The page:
Durban: 30 October 2017
A massive, painstaking and possibly long term clean up of the coastline for miles north and south of Durban to rid it of very tiny pellets that have polluted the area since the blistering rainstorm of 10 October 2017 and which left the port city with a repair bill worth an estimated R600-million, is now fully underway.
This is according to the South African Maritime Safety Authority (SAMSA) a State agency charged with among other things, the environmental sound integrity of the country’s oceans.
As of Monday 30 October 2017, teams of workers have been hard at work since about a week ago retrieving the tiny pellets from the coastline sand in Durban with hope to reduce as much as is possible the float of the nurdles.
This followed a SAMSA directive to shipping group, the Mediterranean Shipping Company – operators of a shipping vessel from which the damaged containers carrying the cargo were lost and apparently deposited at sea – to conduct an assessment of the scale of pollution caused following the loss of cargo into the water in Durban harbour during the torrential natural disaster rainstorm that took place in earlier October .
On October 10, the day of the rainstorm, SAMSA and the Transnet National Ports Authority (TNPA) had to prioritize the refloating and remooring of five drifting vessels and three of which had grounded in the port due to the extraordinary weather conditions characterized by very strong winds and rain.From the day onward, SAMSA supported by TNPA had been actively involved in containing and minimizing the impact of the damage caused in the Durban harbour.
On the day, two damaged shipping containers that had fallen into the harbour waters were secured and retrieved as soon as available resources had been successfully deployed on the five storm affected vessels.
Containment measures were implemented as soon as it was discovered that at least one of the fallen containers had held bags of plastic pellets. A while later, several bags were retrieved within the port waters and a clean-up operation was implemented by the Port Pollution Control department.
Later, sounding surveys were conducted by TNPA’s Dredging Services division supported by divers and drones, and which found no further obstructions or obstacles on the seabed within the port limits The port was declared safe for navigation on 13 October.
The port authority’s ongoing clean-up operations within port limits had also been targeting a significant inflow of waste that had discharged into the port from Umbilo, Amanzimnyama and Umhlatuzana Rivers, as well as the municipal stormwater system.
However, in the next few days a mixture of high and low density plastic cargo has been found in some parts of the ocean.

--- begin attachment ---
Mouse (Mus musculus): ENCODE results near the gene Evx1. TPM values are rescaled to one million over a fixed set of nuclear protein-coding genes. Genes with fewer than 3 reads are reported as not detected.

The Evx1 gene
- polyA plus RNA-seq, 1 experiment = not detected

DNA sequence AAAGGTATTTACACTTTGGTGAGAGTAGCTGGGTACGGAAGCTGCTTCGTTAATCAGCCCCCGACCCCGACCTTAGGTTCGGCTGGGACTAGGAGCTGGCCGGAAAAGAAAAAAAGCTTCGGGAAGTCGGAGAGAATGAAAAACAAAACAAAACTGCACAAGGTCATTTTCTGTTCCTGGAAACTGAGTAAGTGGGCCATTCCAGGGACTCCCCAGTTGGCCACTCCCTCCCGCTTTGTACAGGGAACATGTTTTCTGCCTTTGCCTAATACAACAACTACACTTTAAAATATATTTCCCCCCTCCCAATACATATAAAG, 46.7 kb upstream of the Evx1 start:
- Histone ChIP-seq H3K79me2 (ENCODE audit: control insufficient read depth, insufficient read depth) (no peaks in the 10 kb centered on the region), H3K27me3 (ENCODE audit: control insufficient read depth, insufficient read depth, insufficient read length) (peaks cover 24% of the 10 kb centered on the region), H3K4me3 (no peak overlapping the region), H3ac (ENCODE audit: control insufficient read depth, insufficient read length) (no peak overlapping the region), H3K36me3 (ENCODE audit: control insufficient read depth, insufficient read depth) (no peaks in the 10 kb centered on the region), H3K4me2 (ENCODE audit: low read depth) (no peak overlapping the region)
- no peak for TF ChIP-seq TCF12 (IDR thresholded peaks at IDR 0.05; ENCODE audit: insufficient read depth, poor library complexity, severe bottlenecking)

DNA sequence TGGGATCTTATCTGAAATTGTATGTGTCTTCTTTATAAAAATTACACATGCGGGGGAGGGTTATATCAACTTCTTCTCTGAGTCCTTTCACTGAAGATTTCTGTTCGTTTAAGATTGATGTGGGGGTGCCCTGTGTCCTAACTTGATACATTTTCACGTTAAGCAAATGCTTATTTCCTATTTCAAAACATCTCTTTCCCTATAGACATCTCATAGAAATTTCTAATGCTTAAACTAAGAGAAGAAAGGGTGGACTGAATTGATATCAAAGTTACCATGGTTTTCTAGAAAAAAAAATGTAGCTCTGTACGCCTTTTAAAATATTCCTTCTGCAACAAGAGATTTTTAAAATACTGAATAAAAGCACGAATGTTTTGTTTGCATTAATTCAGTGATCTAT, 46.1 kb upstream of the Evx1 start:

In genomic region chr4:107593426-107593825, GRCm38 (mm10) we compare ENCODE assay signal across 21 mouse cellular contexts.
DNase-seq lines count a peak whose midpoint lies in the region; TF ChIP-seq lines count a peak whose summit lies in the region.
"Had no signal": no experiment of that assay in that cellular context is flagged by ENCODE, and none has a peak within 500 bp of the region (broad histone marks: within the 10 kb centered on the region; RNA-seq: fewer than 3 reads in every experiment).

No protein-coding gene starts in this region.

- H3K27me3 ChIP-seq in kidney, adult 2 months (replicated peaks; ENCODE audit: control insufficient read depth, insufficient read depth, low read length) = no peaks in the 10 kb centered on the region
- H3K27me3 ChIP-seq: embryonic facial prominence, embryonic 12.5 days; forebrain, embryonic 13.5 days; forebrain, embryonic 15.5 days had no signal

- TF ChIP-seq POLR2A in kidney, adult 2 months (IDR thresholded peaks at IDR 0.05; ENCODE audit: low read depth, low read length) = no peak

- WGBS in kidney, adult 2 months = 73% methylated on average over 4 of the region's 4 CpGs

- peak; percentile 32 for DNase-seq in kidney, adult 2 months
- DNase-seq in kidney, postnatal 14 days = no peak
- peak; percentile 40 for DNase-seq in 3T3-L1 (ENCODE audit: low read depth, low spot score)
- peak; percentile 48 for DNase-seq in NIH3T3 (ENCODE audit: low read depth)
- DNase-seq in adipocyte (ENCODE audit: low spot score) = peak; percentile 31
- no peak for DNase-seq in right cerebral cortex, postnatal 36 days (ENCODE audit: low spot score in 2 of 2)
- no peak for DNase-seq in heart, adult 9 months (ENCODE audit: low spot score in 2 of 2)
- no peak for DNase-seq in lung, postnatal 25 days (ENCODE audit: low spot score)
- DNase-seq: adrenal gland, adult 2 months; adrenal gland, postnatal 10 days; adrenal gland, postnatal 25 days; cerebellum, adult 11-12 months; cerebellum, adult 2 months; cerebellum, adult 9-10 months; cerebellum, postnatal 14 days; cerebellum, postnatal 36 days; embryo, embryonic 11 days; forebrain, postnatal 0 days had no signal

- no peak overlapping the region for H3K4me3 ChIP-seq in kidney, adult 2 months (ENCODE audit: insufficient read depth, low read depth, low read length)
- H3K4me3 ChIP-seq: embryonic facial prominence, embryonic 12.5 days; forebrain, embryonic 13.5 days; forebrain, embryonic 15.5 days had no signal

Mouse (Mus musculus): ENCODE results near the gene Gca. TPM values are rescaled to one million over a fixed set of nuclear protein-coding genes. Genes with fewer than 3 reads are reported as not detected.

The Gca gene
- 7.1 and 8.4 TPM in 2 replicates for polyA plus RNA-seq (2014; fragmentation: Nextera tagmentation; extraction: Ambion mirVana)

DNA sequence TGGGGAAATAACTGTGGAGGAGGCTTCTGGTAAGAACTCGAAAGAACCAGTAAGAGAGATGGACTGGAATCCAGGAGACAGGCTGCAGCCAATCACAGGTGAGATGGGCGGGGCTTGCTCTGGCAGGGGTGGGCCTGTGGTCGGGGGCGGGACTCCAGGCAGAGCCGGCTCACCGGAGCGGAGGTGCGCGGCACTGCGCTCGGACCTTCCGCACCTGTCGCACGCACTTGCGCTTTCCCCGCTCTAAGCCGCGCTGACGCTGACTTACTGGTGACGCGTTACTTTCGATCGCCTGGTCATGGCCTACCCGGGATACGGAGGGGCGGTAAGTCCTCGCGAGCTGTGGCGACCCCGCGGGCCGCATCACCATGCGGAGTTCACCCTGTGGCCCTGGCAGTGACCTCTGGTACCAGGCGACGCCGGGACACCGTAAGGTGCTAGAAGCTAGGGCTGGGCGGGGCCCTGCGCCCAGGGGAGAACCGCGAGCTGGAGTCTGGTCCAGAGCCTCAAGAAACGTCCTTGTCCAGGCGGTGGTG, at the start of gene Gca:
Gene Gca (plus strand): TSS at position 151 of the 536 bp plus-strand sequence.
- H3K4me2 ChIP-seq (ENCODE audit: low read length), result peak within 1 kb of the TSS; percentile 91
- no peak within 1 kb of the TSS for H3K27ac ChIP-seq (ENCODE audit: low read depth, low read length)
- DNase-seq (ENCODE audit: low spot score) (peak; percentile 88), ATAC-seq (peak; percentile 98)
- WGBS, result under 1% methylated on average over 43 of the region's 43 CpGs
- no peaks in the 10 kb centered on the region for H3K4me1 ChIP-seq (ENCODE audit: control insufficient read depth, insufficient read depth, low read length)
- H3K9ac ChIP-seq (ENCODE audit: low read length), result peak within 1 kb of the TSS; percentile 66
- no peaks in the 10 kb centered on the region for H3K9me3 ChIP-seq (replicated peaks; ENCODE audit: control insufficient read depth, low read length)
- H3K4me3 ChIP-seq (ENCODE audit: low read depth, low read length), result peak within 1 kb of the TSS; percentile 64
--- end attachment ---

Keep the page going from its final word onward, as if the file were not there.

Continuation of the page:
SAMSA Chief Operating Officer Sobantu Tilayi said MSC cooperated with the authorities for the clean-up operation which started a week ago, conducted surveillance and assessment of the extent of pollution in Durban harbour and the affected coastal areas.
Later SAMSA also met with the Durban Harbour Master and Pollution Control department, the Department of Environmental Affairs, and KZN Provincial Government, and KZN Wildlife.
From these meetings, Mr Tilayi indicated that SAMSA would undertake the monitoring and oversight role of the process while MSC would consult with the cargo owners for the technical details of the pollutant plastics.
He said area surveys of beaches up to Umhlanga on North Coast and Umkomas on the South Coast beaches was conducted by a service provider accompanied by SAMSA.
Mr Tilayi said: “A team to assess the extent of damage has traveled northwards and south wards. Local municipalities will be kept informed to enable surveillance team to access beaches.”
In the meantime on the direction of SAMSA, Drizit Environmental, was appointed and is leading the clean-up operation. On the weekend of 28 October 2017 strong winds interrupted the operation. However, favorable weather conditions prevailed on the Monday, 30 October 2017, and teams were back at work, cleaning the Durban beaches.
On Monday, Captain Hopewell Mkhize, a Principal Officer in the Durban SAMSA office said the clean up might take a while yet, hopefully with no severe interruptions by windy conditions. According to Capt Mkhize, windy conditions, such as was experienced on Sunday, 29 October 2017 were not useful as the tiny pellets simply blew away along with the sand.
For more comment from Capt Mkhize, click on the video.
Meanwhile, the SAMSA appointed environmental cleanup company, Drizit, has established a central collection point for the nurdles at Durban Ski Boat Club (79 Browns Rd, Point, Durban) where the pellets may be dropped off.
Drizit can be contacted on their 24- hour toll free line 0800 202 202.